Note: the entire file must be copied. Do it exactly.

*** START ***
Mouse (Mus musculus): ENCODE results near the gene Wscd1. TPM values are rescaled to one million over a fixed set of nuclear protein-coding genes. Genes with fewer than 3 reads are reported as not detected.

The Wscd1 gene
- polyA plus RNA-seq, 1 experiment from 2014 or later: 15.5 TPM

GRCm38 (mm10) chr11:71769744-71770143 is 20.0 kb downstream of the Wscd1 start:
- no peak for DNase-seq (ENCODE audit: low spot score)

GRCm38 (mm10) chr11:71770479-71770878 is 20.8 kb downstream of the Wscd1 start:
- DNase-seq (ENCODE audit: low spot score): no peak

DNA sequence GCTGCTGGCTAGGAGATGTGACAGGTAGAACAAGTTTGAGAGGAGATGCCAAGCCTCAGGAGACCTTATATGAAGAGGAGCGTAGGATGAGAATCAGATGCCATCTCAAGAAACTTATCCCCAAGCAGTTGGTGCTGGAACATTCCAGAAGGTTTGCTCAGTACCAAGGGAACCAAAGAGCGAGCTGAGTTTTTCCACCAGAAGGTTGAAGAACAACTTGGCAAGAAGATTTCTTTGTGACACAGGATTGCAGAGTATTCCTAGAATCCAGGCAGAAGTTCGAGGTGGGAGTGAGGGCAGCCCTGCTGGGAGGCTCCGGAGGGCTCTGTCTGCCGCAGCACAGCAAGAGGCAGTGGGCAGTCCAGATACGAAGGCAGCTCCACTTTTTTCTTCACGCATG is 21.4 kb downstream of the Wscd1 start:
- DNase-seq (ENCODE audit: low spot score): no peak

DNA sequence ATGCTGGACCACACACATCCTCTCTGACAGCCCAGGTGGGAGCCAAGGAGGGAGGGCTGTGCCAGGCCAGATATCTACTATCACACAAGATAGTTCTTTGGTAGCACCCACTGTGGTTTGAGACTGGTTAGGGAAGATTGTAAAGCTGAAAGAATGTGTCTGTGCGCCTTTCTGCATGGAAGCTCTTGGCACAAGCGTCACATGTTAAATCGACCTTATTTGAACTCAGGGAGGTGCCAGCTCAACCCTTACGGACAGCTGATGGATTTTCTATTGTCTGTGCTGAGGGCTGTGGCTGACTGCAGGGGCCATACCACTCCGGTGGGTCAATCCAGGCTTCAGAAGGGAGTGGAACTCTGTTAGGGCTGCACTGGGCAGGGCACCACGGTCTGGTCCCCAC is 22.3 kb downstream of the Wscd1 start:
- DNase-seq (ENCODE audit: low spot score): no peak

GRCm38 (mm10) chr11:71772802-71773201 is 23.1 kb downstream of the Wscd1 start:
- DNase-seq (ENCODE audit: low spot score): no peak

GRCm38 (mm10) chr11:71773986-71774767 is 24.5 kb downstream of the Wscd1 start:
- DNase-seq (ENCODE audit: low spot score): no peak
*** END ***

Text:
Mouse (Mus musculus): ENCODE results near the gene Wscd1. TPM values are rescaled to one million over a fixed set of nuclear protein-coding genes. Genes with fewer than 3 reads are reported as not detected.

The Wscd1 gene
- polyA plus RNA-seq, 1 experiment from 2014 or later: 15.5 TPM

GRCm38 (mm10) chr11:71769744-71770143 is 20.0 kb downstream of the Wscd1 start:
- no peak for DNase-seq (ENCODE audit: low spot score)

GRCm38 (mm10) chr11:71770479-71770878 is 20.8 kb downstream of the Wscd1 start:
- DNase-seq (ENCODE audit: low spot score): no peak

DNA sequence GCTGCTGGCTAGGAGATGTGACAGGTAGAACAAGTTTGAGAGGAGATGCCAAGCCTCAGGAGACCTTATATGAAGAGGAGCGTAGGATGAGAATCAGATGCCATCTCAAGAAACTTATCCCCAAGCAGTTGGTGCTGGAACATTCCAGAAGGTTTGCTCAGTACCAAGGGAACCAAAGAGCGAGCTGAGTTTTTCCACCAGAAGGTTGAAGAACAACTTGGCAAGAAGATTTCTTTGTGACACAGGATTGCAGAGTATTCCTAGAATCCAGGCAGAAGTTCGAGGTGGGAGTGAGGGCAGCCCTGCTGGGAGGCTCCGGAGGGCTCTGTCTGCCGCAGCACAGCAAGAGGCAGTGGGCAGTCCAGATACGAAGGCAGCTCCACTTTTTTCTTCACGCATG is 21.4 kb downstream of the Wscd1 start:
- DNase-seq (ENCODE audit: low spot score): no peak

DNA sequence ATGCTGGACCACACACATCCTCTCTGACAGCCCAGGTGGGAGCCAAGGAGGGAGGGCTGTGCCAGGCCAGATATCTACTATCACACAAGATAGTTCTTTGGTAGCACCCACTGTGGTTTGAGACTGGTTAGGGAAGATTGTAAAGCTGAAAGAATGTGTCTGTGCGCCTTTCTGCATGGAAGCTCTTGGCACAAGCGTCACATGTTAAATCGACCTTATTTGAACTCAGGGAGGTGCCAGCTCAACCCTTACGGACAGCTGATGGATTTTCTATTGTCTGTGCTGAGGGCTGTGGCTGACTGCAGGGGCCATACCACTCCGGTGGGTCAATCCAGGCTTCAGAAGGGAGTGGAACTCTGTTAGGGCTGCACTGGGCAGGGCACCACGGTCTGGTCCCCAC is 22.3 kb downstream of the Wscd1 start:
- DNase-seq (ENCODE audit: low spot score): no peak

GRCm38 (mm10) chr11:71772802-71773201 is 23.1 kb downstream of the Wscd1 start:
- DNase-seq (ENCODE audit: low spot score): no peak

GRCm38 (mm10) chr11:71773986-71774767 is 24.5 kb downstream of the Wscd1 start:
- DNase-seq (ENCODE audit: low spot score): no peak